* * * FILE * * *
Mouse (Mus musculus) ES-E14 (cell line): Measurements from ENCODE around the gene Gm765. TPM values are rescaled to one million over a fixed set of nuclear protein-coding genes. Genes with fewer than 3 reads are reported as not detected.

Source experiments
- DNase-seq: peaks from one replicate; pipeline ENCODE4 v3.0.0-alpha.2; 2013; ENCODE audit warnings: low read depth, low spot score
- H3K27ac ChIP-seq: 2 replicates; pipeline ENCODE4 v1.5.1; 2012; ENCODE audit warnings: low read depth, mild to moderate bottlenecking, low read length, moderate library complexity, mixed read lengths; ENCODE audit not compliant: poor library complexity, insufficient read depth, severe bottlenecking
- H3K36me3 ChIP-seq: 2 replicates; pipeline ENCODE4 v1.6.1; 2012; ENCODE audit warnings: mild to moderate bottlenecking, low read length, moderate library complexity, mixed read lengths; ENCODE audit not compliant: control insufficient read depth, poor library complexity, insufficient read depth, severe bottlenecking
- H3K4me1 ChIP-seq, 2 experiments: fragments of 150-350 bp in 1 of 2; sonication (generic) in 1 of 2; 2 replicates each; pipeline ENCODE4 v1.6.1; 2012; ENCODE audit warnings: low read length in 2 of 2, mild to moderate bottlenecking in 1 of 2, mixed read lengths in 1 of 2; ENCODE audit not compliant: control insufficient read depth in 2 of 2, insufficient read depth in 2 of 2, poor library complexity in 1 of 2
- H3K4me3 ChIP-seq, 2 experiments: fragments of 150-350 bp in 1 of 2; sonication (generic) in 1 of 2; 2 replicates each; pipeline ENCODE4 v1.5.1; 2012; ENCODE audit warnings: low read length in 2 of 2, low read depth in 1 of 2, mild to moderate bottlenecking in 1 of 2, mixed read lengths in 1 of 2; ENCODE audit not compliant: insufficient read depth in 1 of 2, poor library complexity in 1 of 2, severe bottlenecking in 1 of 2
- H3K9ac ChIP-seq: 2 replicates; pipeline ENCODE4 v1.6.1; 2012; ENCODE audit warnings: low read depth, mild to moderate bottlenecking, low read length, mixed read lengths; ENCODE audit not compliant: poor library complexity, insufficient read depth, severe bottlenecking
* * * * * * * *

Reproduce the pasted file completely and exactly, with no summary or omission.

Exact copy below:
Mouse (Mus musculus) ES-E14 (cell line): Measurements from ENCODE around the gene Gm765. TPM values are rescaled to one million over a fixed set of nuclear protein-coding genes. Genes with fewer than 3 reads are reported as not detected.

Source experiments
- DNase-seq: peaks from one replicate; pipeline ENCODE4 v3.0.0-alpha.2; 2013; ENCODE audit warnings: low read depth, low spot score
- H3K27ac ChIP-seq: 2 replicates; pipeline ENCODE4 v1.5.1; 2012; ENCODE audit warnings: low read depth, mild to moderate bottlenecking, low read length, moderate library complexity, mixed read lengths; ENCODE audit not compliant: poor library complexity, insufficient read depth, severe bottlenecking
- H3K36me3 ChIP-seq: 2 replicates; pipeline ENCODE4 v1.6.1; 2012; ENCODE audit warnings: mild to moderate bottlenecking, low read length, moderate library complexity, mixed read lengths; ENCODE audit not compliant: control insufficient read depth, poor library complexity, insufficient read depth, severe bottlenecking
- H3K4me1 ChIP-seq, 2 experiments: fragments of 150-350 bp in 1 of 2; sonication (generic) in 1 of 2; 2 replicates each; pipeline ENCODE4 v1.6.1; 2012; ENCODE audit warnings: low read length in 2 of 2, mild to moderate bottlenecking in 1 of 2, mixed read lengths in 1 of 2; ENCODE audit not compliant: control insufficient read depth in 2 of 2, insufficient read depth in 2 of 2, poor library complexity in 1 of 2
- H3K4me3 ChIP-seq, 2 experiments: fragments of 150-350 bp in 1 of 2; sonication (generic) in 1 of 2; 2 replicates each; pipeline ENCODE4 v1.5.1; 2012; ENCODE audit warnings: low read length in 2 of 2, low read depth in 1 of 2, mild to moderate bottlenecking in 1 of 2, mixed read lengths in 1 of 2; ENCODE audit not compliant: insufficient read depth in 1 of 2, poor library complexity in 1 of 2, severe bottlenecking in 1 of 2
- H3K9ac ChIP-seq: 2 replicates; pipeline ENCODE4 v1.6.1; 2012; ENCODE audit warnings: low read depth, mild to moderate bottlenecking, low read length, mixed read lengths; ENCODE audit not compliant: poor library complexity, insufficient read depth, severe bottlenecking